Or click the cover to buy

www.maryconnealy.com

Mary Connealy
Author of Romantic Comedy...with Cowboys including the bestselling Kincaid Brides Series
http://petticoatsandpistols.com/sweepstakesrules
Updated: August 17, 2011 — 1:54 pm

37 Comments

  1. I so enjoyed reading this blog today… I am so excited to read Out of control Mary. I first started reading little house on the prairie and I now read a lot of different books. I just love to read but yours always keep me coming back for more.. god bless and have a great day Mary

  2. I enjoyed reading this blog Out of Control sounds like it will be such a good read. Mary, you are such a gifted writer!

    I hope you have a fantastic day today.

    Blessings!

  3. Hi Mary, that’s the great thing about being a writer. Everything that happens can be used in a story. This makes my children nervous. When one of my sons flunked math he was more worried about ending up in a book than getting grounded.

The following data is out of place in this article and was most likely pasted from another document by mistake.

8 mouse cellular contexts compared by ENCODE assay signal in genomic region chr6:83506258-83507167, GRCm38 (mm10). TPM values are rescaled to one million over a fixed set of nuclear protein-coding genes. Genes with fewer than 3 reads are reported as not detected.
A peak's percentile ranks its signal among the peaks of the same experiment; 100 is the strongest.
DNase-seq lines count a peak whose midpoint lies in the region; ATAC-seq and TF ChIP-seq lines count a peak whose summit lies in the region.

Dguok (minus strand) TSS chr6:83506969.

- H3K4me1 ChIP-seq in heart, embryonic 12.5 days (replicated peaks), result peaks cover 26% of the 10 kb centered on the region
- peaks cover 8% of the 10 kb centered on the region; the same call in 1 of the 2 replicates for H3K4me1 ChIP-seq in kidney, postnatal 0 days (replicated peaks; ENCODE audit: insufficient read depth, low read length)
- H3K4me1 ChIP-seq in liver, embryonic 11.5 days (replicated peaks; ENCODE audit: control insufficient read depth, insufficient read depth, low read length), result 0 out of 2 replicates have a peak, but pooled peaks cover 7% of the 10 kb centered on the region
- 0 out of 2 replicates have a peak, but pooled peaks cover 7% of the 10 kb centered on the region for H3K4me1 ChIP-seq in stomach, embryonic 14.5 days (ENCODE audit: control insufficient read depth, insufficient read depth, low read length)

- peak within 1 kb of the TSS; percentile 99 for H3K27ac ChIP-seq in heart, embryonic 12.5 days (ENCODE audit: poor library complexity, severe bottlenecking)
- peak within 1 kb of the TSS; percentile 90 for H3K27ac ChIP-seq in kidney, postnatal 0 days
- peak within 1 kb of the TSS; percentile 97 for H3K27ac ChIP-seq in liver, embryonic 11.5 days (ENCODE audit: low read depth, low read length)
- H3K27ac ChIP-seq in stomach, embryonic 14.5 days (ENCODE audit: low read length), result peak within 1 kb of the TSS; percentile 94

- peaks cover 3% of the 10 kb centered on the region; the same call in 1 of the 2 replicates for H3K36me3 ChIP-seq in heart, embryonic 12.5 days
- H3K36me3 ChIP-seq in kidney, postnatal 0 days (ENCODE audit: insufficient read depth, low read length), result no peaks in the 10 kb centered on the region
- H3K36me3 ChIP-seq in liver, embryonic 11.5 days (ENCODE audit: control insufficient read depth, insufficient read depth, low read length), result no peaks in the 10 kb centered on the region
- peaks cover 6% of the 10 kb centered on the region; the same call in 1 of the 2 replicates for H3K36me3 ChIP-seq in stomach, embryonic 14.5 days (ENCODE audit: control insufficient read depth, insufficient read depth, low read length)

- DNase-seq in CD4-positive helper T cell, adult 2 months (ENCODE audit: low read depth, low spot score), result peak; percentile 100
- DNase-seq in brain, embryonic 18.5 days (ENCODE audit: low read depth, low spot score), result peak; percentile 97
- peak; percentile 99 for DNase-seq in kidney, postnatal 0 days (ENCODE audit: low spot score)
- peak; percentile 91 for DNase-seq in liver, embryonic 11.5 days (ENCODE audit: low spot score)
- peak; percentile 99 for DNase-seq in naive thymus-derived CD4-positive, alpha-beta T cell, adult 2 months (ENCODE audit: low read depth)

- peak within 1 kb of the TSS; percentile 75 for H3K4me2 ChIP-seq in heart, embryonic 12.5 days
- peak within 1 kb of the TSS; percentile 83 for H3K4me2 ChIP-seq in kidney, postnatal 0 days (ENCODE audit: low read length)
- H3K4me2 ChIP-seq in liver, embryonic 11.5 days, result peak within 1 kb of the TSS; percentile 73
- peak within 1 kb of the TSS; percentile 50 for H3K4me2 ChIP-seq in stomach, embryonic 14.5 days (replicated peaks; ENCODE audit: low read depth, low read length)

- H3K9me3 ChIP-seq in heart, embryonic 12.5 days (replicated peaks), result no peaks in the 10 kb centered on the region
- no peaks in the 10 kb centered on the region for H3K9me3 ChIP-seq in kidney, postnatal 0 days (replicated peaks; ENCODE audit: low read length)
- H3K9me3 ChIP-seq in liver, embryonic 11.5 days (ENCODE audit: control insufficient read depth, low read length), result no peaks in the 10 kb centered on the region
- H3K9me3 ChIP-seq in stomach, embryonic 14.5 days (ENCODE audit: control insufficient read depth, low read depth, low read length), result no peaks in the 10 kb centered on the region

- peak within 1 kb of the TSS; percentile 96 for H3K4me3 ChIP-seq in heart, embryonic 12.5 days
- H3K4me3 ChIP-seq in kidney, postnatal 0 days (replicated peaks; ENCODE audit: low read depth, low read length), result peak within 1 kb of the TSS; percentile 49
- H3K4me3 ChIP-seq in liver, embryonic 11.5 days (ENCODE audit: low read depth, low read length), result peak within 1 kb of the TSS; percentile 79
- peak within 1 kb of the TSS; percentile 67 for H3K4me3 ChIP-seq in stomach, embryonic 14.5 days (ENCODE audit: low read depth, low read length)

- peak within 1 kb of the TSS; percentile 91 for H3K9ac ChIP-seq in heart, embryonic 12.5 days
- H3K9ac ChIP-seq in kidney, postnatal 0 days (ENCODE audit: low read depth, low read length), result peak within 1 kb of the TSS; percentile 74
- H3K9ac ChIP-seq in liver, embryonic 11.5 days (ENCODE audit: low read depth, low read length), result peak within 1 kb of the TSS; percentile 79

Keep writing those great stories!

  4. I am really looking forward to reading this book! If I don’t win, I will definitely buy it! Ever book of yours I have read so far, I love it!! Please keep writing!!

  5. Would love the chance for this book , I have finished reading Montana Rose and The Husband Tree both in the last week , Loved them both and look forward to reading many more of your books , May God Bless you and I think its great the way you write your books with a lesson to be learned in each one !! Have a Blessed and Wonderful Day !!

  6. Mary, I’ve thought of you often this summer with the flooding out your way. They did a news clip about Decatur a few nights ago – showed the bridge which I’m sure you drive on all the time. The devastation is mind-boggling. I almost feel guilty we’re spared.

    But you’re looking at the silver lining in all this – and got inspired for a new book! How can you not be inspired? It’ll be a bestseller!

    So, so glad your dh is doing better, too!

  7. Hi Julie, I feel almost guilty to get a book idea from so much disaster. Although in fairness, I’ve done a flash flood before, long before the Missouri left it’s banks. Petticoat Ranch, my first book, began with an oncoming flood.